Rating: ★★★★✪ (4.5/5)
Continuing where Fledgling left off, Journeyman puts us straight back in the boots of Balagir, who has once more undertaken a perilous journey.
Set largely on and around the ship known as the Spite Spear, Balagir continues to weave his way around those who get in his way, by accident or not, and builds on his experience of the world he previously awoke in.
He also encounters a wide range of new faces, some more pleasurable to look at than others, and will ultimately need to dabble in leadership to succeed.
As with any significant journey, many challenges will be thrown our way, and that is no different for Balagir. I think, however, that perhaps the main difference is the sheer oddity of what befalls him; I don’t want to spoil it, but who knew a frog could be handled so well?
The themes of Fledgling continue to be present, and are integral to Balagir’s approach to the situations before him. The side quests he embarks on fit well into the overall picture, and they’re never too laborious to read about, or too insignificant to forget.
In short, I don’t think the second book detracts from the plot of the first, and instead builds well upon it.
Just as a fire starts to grow in strength, so to do the characters in Journeyman; their foundations are familiar to us and slowly we discover the layers upon them.
The strongest development continues to be Balagir, in my opinion, as his reactions seem natural and yet learned from experience, perhaps an accurate representation of someone who has lost their memories.
Those who accompany him felt grounded and well thought-out, with believable personalities as per the first book.
I do however feel that more could be explored between them, for although their usage is handled well, sometimes it would be nice to have a break and hear their own tales. On one hand, we can say that this fits the nature of the book overall, but on the other, who doesn’t want to know more?
With a ship comes the sea, and with the sea comes new lands and adventures. Journeyman certainly uses this to its advantage, and a good variety of events and people are experienced as a result.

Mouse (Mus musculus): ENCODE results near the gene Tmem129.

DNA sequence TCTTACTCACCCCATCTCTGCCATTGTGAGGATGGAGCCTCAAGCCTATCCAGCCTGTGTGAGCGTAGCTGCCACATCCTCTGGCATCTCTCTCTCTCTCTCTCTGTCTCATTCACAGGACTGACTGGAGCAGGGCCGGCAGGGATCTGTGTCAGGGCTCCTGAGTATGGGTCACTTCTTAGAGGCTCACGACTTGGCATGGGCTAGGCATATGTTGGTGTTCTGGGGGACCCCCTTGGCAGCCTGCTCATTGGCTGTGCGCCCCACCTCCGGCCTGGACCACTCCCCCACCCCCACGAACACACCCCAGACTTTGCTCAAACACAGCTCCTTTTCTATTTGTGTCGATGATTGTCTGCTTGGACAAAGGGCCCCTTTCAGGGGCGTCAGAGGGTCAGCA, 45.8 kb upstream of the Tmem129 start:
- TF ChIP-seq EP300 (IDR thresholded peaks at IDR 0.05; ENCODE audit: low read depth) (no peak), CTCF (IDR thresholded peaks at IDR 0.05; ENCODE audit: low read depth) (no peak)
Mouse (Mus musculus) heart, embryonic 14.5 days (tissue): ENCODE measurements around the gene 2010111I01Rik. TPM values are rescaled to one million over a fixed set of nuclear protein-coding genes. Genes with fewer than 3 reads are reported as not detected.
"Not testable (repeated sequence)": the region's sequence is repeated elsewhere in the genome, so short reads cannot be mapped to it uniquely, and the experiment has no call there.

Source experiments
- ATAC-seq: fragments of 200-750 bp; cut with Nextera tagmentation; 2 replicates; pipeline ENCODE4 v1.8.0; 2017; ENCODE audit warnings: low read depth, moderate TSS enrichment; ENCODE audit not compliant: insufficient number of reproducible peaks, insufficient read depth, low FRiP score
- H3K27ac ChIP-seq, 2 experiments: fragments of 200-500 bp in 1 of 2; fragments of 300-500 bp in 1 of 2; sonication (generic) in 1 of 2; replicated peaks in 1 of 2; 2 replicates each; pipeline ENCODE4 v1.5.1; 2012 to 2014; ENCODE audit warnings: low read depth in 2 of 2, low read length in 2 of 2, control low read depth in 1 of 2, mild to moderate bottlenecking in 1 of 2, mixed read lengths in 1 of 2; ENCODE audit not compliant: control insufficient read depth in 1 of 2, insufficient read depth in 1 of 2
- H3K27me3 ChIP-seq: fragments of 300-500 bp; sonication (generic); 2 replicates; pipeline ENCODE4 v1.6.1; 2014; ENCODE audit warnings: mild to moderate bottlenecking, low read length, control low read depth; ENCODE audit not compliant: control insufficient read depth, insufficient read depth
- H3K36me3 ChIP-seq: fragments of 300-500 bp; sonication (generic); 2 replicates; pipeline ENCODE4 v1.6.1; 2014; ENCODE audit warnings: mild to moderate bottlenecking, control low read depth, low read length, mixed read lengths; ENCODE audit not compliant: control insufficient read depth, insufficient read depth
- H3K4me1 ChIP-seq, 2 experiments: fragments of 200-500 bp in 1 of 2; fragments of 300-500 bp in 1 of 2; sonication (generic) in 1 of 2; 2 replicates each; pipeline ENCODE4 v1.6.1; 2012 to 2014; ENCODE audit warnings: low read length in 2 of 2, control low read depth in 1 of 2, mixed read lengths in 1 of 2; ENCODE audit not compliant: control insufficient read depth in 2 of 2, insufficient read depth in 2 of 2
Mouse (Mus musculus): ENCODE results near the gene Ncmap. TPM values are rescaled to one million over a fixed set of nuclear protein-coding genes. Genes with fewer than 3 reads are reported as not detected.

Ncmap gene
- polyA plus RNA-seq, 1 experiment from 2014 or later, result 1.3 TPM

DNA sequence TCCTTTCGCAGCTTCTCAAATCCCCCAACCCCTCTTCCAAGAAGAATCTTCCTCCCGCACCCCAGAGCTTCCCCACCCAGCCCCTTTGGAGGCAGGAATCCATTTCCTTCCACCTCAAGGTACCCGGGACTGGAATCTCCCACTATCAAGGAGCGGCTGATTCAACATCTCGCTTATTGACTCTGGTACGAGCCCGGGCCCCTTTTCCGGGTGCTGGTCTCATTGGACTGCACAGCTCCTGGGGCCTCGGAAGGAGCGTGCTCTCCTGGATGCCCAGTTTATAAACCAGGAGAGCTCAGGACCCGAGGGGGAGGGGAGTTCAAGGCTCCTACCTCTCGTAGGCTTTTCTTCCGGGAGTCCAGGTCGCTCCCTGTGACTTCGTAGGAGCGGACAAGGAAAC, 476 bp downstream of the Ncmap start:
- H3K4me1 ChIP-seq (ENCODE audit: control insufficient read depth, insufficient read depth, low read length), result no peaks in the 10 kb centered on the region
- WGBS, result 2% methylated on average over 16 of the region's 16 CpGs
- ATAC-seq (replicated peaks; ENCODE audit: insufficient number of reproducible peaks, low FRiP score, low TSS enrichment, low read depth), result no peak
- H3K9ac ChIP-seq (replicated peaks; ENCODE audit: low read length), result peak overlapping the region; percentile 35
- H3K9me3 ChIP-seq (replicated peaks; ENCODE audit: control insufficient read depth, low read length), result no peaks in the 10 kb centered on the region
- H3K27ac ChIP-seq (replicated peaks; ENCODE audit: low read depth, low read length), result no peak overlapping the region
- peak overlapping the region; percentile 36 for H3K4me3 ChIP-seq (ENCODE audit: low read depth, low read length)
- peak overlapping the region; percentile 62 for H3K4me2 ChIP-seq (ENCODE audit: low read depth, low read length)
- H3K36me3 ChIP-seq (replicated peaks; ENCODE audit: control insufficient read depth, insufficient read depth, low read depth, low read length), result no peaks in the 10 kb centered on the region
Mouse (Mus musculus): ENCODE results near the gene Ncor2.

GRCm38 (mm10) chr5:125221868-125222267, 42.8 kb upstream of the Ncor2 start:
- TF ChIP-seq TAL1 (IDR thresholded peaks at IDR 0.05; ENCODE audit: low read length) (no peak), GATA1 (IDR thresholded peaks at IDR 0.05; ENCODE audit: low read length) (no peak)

The Spite Spear was an interesting plot component but was integrated well throughout, and added motion to Balagir’s world; it’s easy to make a character ‘travel’, but it isn’t always so easy to make it interesting to read about.
I still do feel that there is missed potential to explore the world in greater detail, and not because this is missing entirely, but perhaps it is a decision made out of pacing. How much of this is a personal requirement, and whether the desired impact of the story really needs it, could be debated; there are still plenty of avenues and lore that could be expanded on.
The style is consistent between the first and second book, which is a plus in my mind.
I did notice though, particularly in the opening, the sentence structure felt a little jarring in parts; it could have, in my opinion, benefitted from greater connectivity and flow.
This seemed to pass after a short time, though, and once again nothing out of the ordinary stood out – Welburn clearly knows how to use words to great effect.
I will come back to the world building aspect though, because I still don’t know what a ‘chisp’ is, for example. Occasionally there are words which are far from the ordinary English vocabulary, and whilst I totally respect this (language is about expression), it does sometimes break the flow.
Journeyman greatly added to Balagir’s story and was again an enjoyable book to read. I’m not a book aficionado, despite the fact I am writing my own, so wanting to come back and carry reading is the best praise I can probably ever give.
It maintains the cleverness that was so integral to the first, and that also rewarded and punished in a way that always felt satisfying. There continues to be a balance between hopes, dreams and reality.
If you enjoyed the first, then you would be a fool to not pick up the second.
If you haven’t read the first, do yourself a favour, and then another by reading Journeyman afterwards.
In conclusion, Journeyman does a great job of building on the merits of Fledgling. I would like to have seen more expansion, but this can be easily overlooked for another great read overall.